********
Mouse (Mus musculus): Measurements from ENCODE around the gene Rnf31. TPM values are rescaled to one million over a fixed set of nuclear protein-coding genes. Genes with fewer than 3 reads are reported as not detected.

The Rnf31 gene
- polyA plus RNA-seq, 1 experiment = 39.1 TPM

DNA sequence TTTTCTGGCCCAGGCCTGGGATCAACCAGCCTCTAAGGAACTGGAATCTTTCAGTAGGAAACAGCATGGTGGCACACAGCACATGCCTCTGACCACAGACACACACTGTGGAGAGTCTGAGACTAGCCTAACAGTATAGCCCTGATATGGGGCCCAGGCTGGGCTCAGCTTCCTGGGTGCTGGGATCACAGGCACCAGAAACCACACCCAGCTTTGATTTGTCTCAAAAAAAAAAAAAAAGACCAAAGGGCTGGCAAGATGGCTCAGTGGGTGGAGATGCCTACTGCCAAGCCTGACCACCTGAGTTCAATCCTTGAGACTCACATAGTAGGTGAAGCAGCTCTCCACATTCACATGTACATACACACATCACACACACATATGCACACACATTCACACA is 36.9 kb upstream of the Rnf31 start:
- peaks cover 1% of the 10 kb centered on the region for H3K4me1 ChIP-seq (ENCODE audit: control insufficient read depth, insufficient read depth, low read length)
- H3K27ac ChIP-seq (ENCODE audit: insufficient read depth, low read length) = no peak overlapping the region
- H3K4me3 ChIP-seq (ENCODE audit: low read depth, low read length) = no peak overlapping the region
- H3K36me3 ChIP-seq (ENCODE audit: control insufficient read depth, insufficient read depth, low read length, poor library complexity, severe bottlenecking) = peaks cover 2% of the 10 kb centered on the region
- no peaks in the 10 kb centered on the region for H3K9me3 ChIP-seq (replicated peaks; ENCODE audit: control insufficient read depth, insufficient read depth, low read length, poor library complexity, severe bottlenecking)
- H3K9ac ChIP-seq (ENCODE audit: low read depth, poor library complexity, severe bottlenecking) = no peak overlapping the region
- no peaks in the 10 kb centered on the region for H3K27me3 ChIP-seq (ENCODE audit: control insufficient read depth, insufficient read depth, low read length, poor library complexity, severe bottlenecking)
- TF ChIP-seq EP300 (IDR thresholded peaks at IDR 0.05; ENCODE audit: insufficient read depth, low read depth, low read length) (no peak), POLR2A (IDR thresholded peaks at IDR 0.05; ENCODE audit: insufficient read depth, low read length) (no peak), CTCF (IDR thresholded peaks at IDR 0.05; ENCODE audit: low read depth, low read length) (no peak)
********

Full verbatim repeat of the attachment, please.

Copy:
Mouse (Mus musculus): Measurements from ENCODE around the gene Rnf31. TPM values are rescaled to one million over a fixed set of nuclear protein-coding genes. Genes with fewer than 3 reads are reported as not detected.

The Rnf31 gene
- polyA plus RNA-seq, 1 experiment = 39.1 TPM

DNA sequence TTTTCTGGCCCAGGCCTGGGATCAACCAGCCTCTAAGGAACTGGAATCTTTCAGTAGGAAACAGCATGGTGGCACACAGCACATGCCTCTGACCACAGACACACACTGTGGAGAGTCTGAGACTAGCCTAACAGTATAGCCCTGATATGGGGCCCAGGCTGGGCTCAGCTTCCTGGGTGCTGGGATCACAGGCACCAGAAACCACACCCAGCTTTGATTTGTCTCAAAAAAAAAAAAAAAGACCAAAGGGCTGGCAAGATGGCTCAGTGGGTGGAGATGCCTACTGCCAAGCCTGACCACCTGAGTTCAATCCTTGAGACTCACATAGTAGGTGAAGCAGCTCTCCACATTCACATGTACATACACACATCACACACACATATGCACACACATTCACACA is 36.9 kb upstream of the Rnf31 start:
- peaks cover 1% of the 10 kb centered on the region for H3K4me1 ChIP-seq (ENCODE audit: control insufficient read depth, insufficient read depth, low read length)
- H3K27ac ChIP-seq (ENCODE audit: insufficient read depth, low read length) = no peak overlapping the region
- H3K4me3 ChIP-seq (ENCODE audit: low read depth, low read length) = no peak overlapping the region
- H3K36me3 ChIP-seq (ENCODE audit: control insufficient read depth, insufficient read depth, low read length, poor library complexity, severe bottlenecking) = peaks cover 2% of the 10 kb centered on the region
- no peaks in the 10 kb centered on the region for H3K9me3 ChIP-seq (replicated peaks; ENCODE audit: control insufficient read depth, insufficient read depth, low read length, poor library complexity, severe bottlenecking)
- H3K9ac ChIP-seq (ENCODE audit: low read depth, poor library complexity, severe bottlenecking) = no peak overlapping the region
- no peaks in the 10 kb centered on the region for H3K27me3 ChIP-seq (ENCODE audit: control insufficient read depth, insufficient read depth, low read length, poor library complexity, severe bottlenecking)
- TF ChIP-seq EP300 (IDR thresholded peaks at IDR 0.05; ENCODE audit: insufficient read depth, low read depth, low read length) (no peak), POLR2A (IDR thresholded peaks at IDR 0.05; ENCODE audit: insufficient read depth, low read length) (no peak), CTCF (IDR thresholded peaks at IDR 0.05; ENCODE audit: low read depth, low read length) (no peak)